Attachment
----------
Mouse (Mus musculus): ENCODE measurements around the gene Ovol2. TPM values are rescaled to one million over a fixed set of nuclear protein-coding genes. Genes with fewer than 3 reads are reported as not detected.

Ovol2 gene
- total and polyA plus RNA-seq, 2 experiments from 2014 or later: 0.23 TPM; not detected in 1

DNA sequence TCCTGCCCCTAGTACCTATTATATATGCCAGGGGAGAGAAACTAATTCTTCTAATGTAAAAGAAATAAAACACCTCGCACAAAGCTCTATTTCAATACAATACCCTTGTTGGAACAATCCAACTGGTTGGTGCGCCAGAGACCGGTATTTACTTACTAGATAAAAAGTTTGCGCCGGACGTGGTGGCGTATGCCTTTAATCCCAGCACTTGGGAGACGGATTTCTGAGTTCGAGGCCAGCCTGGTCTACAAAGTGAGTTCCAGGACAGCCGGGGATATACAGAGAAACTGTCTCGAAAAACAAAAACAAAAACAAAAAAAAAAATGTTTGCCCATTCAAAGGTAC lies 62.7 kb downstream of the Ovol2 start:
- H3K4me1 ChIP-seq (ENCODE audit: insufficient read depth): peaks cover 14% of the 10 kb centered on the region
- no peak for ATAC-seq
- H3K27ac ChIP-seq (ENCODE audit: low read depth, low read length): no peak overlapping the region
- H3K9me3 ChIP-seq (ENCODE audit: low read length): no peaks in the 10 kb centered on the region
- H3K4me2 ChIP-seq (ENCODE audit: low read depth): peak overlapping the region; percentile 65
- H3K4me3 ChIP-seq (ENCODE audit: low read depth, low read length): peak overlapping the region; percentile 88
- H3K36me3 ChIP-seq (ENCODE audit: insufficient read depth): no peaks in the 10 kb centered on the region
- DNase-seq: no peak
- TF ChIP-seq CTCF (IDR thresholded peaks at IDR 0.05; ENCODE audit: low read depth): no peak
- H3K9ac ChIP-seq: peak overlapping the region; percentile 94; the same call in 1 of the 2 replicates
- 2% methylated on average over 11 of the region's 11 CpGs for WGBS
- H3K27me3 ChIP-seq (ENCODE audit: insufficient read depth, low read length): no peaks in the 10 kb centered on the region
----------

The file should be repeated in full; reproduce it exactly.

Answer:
Mouse (Mus musculus): ENCODE measurements around the gene Ovol2. TPM values are rescaled to one million over a fixed set of nuclear protein-coding genes. Genes with fewer than 3 reads are reported as not detected.

Ovol2 gene
- total and polyA plus RNA-seq, 2 experiments from 2014 or later: 0.23 TPM; not detected in 1

DNA sequence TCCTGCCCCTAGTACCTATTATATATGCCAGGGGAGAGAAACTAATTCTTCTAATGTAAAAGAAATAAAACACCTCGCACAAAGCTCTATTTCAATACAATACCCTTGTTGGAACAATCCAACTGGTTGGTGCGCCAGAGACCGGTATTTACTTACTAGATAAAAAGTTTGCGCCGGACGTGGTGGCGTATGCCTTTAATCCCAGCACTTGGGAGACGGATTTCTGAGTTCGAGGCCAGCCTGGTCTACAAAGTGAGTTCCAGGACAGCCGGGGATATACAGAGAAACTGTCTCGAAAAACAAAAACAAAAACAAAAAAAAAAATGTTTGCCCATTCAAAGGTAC lies 62.7 kb downstream of the Ovol2 start:
- H3K4me1 ChIP-seq (ENCODE audit: insufficient read depth): peaks cover 14% of the 10 kb centered on the region
- no peak for ATAC-seq
- H3K27ac ChIP-seq (ENCODE audit: low read depth, low read length): no peak overlapping the region
- H3K9me3 ChIP-seq (ENCODE audit: low read length): no peaks in the 10 kb centered on the region
- H3K4me2 ChIP-seq (ENCODE audit: low read depth): peak overlapping the region; percentile 65
- H3K4me3 ChIP-seq (ENCODE audit: low read depth, low read length): peak overlapping the region; percentile 88
- H3K36me3 ChIP-seq (ENCODE audit: insufficient read depth): no peaks in the 10 kb centered on the region
- DNase-seq: no peak
- TF ChIP-seq CTCF (IDR thresholded peaks at IDR 0.05; ENCODE audit: low read depth): no peak
- H3K9ac ChIP-seq: peak overlapping the region; percentile 94; the same call in 1 of the 2 replicates
- 2% methylated on average over 11 of the region's 11 CpGs for WGBS
- H3K27me3 ChIP-seq (ENCODE audit: insufficient read depth, low read length): no peaks in the 10 kb centered on the region